1st Edition

Nanostructural Bioceramics Advances in Chemically Bonded Ceramics

Edited By Leif Hermansson Copyright 2015
    170 Pages 5 Color & 39 B/W Illustrations
    by Jenny Stanford Publishing

    Biomaterials are produced in situ and in vivo in the body using mainly hydration reactions, that is, reactions between phosphates, silicates or aluminates, and water. The nanostructural integration of these biomaterials in the body is controlled by six mechanisms. This book describes the new biomaterials based on nanostructural chemically bonded bioceramics and discusses their general and specific properties. It presents an overview of the nanostructural chemically bonded bioceramics, including their processing aspects, properties, integration with tissues, relation to other bioceramics and biomaterials, and nanostructural integration in different dental and orthopaedic applications.

    Introduction to Nanostructural Chemically Bonded Bioceramics
    Classification of Bioceramics
    General Properties
    Specific Properties
    Nanostructural Mechanisms and Integration to Hard Tissue
    Nanostructures Including Nanoporosity
    Future Trends


    Leif Hermansson is founder of Doxa AB, Sweden, and holds two professorships, one in materials chemistry within bioceramics and the other in structural ceramics. He has held various positions at Uppsala University and Stockholm University and lectures regularly at conferences on biomaterials all over the world. He has published 75 scientific papers and is author of 40 original patents in biomaterials, including ceramic processing, properties, and applications.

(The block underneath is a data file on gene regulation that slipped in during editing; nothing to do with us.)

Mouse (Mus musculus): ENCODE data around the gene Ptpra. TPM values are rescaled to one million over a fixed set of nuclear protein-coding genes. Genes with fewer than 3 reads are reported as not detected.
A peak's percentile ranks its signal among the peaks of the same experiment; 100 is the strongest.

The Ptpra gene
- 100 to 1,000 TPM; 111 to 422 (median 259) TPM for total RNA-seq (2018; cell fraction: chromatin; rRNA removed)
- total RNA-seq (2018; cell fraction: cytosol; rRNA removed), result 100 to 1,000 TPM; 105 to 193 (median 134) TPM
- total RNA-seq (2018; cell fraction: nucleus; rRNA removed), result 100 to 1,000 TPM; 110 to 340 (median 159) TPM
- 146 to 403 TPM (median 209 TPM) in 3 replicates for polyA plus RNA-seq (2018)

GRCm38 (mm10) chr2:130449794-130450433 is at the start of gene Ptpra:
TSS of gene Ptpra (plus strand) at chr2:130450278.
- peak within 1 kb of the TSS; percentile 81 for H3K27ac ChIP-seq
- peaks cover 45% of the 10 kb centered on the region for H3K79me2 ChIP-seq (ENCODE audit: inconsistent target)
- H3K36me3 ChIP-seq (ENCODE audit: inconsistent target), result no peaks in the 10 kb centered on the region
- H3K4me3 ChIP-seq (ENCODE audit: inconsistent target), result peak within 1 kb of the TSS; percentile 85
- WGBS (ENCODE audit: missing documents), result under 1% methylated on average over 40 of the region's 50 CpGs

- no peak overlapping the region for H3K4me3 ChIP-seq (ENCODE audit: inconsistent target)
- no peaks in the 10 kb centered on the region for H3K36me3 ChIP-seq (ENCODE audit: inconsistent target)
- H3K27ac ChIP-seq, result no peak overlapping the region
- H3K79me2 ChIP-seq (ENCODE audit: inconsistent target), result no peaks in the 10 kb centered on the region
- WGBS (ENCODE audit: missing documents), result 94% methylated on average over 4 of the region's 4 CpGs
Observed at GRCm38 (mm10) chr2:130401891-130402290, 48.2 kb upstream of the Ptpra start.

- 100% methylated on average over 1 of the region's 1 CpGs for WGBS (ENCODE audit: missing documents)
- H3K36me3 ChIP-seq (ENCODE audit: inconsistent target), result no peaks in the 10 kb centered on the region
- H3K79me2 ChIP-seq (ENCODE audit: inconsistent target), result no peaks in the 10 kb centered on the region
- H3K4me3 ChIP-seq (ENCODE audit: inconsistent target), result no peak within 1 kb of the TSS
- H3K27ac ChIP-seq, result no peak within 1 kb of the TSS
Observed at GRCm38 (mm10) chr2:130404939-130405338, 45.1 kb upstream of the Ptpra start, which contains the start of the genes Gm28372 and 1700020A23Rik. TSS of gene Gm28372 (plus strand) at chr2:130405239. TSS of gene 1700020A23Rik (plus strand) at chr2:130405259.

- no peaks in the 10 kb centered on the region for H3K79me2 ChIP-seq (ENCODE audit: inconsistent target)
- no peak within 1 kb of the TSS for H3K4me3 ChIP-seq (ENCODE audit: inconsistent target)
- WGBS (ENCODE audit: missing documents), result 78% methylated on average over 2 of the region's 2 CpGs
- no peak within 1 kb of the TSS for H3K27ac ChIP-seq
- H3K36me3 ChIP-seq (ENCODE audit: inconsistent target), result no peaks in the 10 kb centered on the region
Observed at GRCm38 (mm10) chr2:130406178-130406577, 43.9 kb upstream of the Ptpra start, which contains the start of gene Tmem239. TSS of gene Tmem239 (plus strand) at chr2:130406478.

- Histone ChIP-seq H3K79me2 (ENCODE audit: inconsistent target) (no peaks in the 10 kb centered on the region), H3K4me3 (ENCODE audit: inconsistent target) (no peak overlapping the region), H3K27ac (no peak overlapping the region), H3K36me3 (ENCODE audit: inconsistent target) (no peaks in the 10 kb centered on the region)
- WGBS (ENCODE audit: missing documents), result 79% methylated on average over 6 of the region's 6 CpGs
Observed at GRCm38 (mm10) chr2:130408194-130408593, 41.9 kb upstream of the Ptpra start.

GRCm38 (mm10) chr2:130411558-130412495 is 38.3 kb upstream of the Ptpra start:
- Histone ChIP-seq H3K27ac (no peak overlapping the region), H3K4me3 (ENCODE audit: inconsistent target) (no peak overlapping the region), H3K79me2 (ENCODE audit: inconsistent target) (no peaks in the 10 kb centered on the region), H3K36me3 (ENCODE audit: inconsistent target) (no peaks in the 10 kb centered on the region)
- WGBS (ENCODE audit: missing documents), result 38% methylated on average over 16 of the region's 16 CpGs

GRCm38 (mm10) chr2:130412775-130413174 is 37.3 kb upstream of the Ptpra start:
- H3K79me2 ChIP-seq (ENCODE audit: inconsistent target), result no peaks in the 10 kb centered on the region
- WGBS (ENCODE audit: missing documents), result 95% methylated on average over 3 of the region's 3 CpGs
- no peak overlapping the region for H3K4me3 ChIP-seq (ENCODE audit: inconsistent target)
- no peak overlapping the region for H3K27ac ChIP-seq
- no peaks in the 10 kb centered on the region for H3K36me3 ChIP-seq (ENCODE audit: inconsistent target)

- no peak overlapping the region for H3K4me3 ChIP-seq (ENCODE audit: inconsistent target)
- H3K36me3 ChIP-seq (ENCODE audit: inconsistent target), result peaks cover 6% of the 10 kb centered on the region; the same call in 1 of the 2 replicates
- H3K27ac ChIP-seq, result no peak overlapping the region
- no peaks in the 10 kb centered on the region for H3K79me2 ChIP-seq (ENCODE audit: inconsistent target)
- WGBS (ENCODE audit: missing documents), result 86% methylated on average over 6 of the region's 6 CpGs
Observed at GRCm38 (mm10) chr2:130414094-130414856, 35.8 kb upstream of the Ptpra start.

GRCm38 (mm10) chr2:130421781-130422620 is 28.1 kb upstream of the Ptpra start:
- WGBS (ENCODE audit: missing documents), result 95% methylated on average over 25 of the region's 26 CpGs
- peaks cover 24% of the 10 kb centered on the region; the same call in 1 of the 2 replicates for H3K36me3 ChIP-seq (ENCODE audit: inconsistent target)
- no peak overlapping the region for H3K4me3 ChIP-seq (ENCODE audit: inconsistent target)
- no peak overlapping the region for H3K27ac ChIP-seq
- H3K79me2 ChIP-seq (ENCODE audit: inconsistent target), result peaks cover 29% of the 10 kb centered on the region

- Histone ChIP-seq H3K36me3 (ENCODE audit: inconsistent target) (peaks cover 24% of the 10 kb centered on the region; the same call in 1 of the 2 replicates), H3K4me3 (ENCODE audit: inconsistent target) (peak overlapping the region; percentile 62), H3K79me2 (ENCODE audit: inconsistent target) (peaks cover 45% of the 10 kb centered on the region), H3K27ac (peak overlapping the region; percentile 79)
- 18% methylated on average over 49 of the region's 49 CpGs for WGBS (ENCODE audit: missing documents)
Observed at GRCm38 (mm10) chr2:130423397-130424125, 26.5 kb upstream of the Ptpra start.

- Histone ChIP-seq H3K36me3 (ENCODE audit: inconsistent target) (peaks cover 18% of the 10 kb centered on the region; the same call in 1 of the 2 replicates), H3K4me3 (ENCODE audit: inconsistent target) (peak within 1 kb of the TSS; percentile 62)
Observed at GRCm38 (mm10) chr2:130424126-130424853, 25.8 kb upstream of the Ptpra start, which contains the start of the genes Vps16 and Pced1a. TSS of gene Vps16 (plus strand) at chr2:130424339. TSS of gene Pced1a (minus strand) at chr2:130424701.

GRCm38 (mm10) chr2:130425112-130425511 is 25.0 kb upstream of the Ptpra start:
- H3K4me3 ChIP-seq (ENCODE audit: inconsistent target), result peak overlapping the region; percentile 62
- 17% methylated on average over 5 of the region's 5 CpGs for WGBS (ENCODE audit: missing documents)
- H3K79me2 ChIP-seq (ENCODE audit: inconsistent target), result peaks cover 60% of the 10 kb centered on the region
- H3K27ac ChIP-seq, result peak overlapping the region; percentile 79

"This book describes a new family of in situ in vivo produced bioceramics with high potential within dentistry and orthopedics. The importance of nanostructural properties is thrilling, and thoroughly described."

    —Prof. Roger Narayan, North Carolina State University, USA

    "This book is an excellent introduction to the field of bionanomaterials for the researcher as well as the newcomer to the field. It introduces readers to the structure and characteristics of new bioceramics, chemically bonded nanobioceramics, and their interaction with tissues in vivo and in vitro, posing the question: What determines the biocompatibility and the toxicity of such new inserts in human bodies? The book thoroughly explains chemically bonded bioceramics from a chemical composition and mineralogy point of view and early tissue response, providing researchers with comprehensive knowledge about nanobioceramics for practical applications."

    —Walid M. Daoush, Helwan University, Egypt